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Tons of Rosemary & Sage! What to do?

In my herb garden they have taken over the place. What can I make? I don't do meat.

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  1. I am with you on this! My rosemary is almost waist high and 4' around! Sage is huge as well. I have been dreaming about pumpkin ravioli with brown butter, sage sauce. Or roasted potatoes with olive oil, dijon mustard, rosemary, salt and pepper. Gnocchi with the sage butter sauce is great as well. Sorry, almost everything else I do is with some type of meat.

    2 Replies
    1. re: mschow

      Second the gnocchi with sage butter sauce. I let the butter brown a bit, throw in chiffonade of sage leaves, toss in gnocchi. Couldn't be easier.

      Rosemary--roasted root vegetables with rosemary and garlic would be my first thought as well. I'm in a northern climate so my rosemary doesn't last the winter, so I make sure to dry some. The sage makes it through Thanksgiving usually so I have it for my turkey (tofurkey??)

      I also would think about baking some olive rosemary bread!

      1. re: coney with everything

        Sage butter sauce is delicious - I also like it with cheese ravioli. Rosemary butter sauce is also very good.

    2. I had a dessert at Otto in NYC that featured a rosemary infused chocolate sauce. I duplicated it at home by letting some rosemary steep in the chocolate for a while and then straining it out. If you only add a little bit, it gives it a nice flavor without being too overwhelming.

      1. Roasts use up a a lot of herbs. herb breads, herb butters, deep fried sage garnishes, rosemary used as skewers. You could dry or freeze them for later. rosemary can be incorporated into desserts...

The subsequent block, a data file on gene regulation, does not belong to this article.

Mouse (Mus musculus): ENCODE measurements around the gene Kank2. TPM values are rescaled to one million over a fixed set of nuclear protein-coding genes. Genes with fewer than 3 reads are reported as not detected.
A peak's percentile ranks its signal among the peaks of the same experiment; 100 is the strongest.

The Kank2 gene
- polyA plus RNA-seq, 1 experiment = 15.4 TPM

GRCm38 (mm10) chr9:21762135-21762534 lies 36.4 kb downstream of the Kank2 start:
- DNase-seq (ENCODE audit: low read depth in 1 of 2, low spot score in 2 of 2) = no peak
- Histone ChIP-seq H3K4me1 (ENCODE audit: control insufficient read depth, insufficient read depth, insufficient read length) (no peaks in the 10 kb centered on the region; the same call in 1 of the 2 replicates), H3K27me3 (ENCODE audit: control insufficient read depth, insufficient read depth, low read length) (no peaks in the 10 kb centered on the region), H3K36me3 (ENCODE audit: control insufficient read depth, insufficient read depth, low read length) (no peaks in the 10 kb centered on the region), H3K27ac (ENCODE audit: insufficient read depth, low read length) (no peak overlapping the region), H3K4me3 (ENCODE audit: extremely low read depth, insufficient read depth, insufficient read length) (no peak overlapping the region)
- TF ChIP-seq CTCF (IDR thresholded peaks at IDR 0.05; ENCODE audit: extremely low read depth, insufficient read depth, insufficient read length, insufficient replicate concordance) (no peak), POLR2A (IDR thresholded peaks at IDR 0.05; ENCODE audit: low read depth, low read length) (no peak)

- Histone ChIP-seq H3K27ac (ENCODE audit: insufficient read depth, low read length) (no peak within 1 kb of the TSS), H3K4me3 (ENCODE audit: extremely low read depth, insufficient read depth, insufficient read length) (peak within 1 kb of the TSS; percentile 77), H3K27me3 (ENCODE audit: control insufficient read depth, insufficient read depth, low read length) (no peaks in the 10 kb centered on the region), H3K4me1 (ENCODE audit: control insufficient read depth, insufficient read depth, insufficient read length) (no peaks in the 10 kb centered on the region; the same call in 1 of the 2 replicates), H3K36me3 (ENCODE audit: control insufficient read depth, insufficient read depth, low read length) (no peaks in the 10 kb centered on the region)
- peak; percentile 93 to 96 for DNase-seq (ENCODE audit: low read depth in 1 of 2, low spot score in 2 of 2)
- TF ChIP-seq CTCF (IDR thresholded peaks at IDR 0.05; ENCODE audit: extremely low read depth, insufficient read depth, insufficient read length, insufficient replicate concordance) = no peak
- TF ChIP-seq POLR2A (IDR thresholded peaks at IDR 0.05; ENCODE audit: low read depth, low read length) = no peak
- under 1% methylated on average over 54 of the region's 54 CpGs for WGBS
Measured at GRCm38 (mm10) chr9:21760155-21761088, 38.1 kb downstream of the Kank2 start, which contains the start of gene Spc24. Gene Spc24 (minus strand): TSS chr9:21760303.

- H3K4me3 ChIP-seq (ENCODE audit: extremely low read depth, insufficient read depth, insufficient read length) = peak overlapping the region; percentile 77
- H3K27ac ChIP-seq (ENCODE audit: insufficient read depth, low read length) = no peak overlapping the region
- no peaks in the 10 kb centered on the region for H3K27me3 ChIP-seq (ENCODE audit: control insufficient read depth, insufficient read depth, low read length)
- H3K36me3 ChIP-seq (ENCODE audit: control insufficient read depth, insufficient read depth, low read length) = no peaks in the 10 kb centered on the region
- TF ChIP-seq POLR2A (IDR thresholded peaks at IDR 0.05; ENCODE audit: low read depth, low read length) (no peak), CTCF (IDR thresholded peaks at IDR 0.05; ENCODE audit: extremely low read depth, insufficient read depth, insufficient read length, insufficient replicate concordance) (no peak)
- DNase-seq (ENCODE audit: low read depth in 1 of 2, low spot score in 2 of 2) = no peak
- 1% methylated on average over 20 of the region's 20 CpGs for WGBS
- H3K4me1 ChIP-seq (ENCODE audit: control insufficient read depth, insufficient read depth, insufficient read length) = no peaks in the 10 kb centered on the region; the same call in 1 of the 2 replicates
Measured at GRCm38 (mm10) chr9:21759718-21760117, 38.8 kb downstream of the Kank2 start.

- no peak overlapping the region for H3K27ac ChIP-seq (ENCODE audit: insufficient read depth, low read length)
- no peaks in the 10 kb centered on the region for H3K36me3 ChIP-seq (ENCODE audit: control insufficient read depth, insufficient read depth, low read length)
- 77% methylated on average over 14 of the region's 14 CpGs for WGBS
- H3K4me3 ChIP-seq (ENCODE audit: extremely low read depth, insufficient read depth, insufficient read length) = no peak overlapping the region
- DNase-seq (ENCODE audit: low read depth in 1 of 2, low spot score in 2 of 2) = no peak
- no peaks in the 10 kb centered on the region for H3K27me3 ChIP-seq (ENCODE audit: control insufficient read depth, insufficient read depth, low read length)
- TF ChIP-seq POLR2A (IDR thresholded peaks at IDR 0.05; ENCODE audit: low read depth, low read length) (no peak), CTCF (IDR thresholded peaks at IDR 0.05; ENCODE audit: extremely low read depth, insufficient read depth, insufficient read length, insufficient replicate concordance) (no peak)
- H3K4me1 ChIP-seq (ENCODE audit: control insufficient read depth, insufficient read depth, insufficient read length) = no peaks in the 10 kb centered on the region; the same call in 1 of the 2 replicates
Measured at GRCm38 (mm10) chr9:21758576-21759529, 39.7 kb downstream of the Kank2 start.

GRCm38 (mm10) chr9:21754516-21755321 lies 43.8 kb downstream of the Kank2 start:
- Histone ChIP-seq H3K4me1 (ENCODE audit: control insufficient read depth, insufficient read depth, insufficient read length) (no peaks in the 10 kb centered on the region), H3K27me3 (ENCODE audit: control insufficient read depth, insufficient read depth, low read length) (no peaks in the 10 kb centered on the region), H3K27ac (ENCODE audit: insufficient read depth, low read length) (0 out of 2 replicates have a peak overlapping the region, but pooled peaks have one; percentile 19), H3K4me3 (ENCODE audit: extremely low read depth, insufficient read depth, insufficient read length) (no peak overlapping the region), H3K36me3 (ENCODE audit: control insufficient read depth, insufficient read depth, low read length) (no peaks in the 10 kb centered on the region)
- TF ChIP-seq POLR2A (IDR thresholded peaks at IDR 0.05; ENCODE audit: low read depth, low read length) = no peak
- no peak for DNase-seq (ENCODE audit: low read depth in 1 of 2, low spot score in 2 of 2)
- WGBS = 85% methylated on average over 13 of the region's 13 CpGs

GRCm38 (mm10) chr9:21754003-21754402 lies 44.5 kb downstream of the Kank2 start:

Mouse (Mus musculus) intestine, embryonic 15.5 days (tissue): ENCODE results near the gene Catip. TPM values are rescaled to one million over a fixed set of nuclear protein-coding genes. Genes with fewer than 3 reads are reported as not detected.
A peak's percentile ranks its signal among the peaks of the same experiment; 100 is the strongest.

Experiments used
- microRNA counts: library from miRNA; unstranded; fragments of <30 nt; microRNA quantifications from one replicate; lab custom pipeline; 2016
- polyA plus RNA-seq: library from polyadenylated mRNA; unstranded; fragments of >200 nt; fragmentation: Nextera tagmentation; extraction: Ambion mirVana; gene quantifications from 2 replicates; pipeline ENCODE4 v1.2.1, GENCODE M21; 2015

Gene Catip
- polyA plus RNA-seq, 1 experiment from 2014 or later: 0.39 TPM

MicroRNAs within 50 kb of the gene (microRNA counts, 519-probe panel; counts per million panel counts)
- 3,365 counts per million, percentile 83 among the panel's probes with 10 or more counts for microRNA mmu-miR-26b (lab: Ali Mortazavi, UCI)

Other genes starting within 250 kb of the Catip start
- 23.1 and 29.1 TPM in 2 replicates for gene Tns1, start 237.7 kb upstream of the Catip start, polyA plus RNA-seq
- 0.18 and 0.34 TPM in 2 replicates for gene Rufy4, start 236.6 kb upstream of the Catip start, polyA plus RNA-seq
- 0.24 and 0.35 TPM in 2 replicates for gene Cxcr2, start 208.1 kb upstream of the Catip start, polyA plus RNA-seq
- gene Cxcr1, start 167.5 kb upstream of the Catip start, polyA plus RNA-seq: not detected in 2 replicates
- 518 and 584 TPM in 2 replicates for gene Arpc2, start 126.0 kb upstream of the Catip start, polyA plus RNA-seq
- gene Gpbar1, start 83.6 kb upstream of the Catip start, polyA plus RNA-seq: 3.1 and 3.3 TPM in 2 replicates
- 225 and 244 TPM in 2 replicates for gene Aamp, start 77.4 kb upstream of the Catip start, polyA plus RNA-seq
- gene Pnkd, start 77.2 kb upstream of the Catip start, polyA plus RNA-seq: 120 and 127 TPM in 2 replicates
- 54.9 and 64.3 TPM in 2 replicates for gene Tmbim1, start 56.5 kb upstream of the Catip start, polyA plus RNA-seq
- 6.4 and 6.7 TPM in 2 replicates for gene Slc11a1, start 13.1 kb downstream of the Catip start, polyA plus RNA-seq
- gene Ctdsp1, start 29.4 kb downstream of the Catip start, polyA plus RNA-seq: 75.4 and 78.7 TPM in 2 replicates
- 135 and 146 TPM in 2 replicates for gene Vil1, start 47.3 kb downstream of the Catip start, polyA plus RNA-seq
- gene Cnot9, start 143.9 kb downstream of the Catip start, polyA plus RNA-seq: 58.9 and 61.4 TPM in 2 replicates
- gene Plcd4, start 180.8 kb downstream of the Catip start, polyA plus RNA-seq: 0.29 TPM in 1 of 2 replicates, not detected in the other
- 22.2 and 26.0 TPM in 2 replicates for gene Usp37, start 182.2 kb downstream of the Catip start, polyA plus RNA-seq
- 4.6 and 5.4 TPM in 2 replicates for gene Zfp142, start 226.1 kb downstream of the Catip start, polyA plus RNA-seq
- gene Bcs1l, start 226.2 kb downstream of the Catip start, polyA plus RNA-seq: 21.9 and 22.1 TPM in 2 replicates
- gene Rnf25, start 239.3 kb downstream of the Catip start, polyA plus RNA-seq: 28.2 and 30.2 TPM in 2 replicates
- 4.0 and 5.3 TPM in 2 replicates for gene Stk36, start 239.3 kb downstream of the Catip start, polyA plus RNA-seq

1. I like using rosemary sprigs instead of skewers when grilling. If you do eat fish, then this works nicely with firm white fish like swordfish or marlin. If you're veggie, then little cherry tomatoes are also very tasty done like this.

          Just strip off the leaves from the lower part of the stem (save these for marinade), leaving a pretty little tuft up top. then skewer your fish/tomatoes/whatever onto the bare stem and marinate briefly (< 20 min) in a mixture of rough chopped rosemary, olive oil and balsamic before grilling on medium heat. To prevent burning, I put a little tinfoil hat on the exposed rosemary and remove before serving.

          1 Reply
          1. re: tartiflette

            there is a lot of sage in my rely to "favourite pizza toppings" above (roasted butternut squash, sage and garlic)

          2. i know this isn't cooking with these herbs, but i like to take bunches of rosemary and sage (which have eaten several large planters alive outside my condo this summer) and put them in nice glasses and vases and scatter them around the house...they last alot longer than traditional bouquets and smell fantastic...my bathrooms all smell like rosemary!

            1 Reply
            1. re: meemoo

              You can also do fish with sage....I'm thinking something with a little more heft, but not salmon or tuna. - swordfish would work...and fried sage leaves are fabulous. Rosemary roasted potatoes with a little garlic. Green beans sauteed with garlic and rosemary.

            2. I make a white bean dip with rosemary and garlic that's delicious on good crackers- it might even be good with sage, too.

              1. Well Sage is always good with carrots or any kind of squash. I've made some good spaghetti squash with a cream, garlic and sage sauce. Very light and tasty with a side salad.
                Rosemary is great for stews. I used Seitan a lot when i was a veggie and used it as a sub for meat in stews.

                My solution for an overabundance of herbs is to make herbed breads or foccacia. If you do cheese, the sage goes well with a smoked cheese, just throw some of that in the bread as well. Rosemary with some sundried tomatoes and black olives is to die for. I just take a normal bread or foccacia recipe and tweak it to suit what i need to add into it.
                Good luck. You can always freeze your herbs if you just have too much!

                1. Rosemary and Sage are both Herbs that, due to their low moisture content in the leaf, dry very well. I pick, wash, and spin mine and then lay on a cooling rack to dry for a couple of weeks. Strip the leaves from the stems and store in an airtight jar until next summers crop.

                  1 Reply
                  1. re: ironmanps

                    Thanks a lot! Also I have too much thyme. Same thing? Roasting potatoes etc?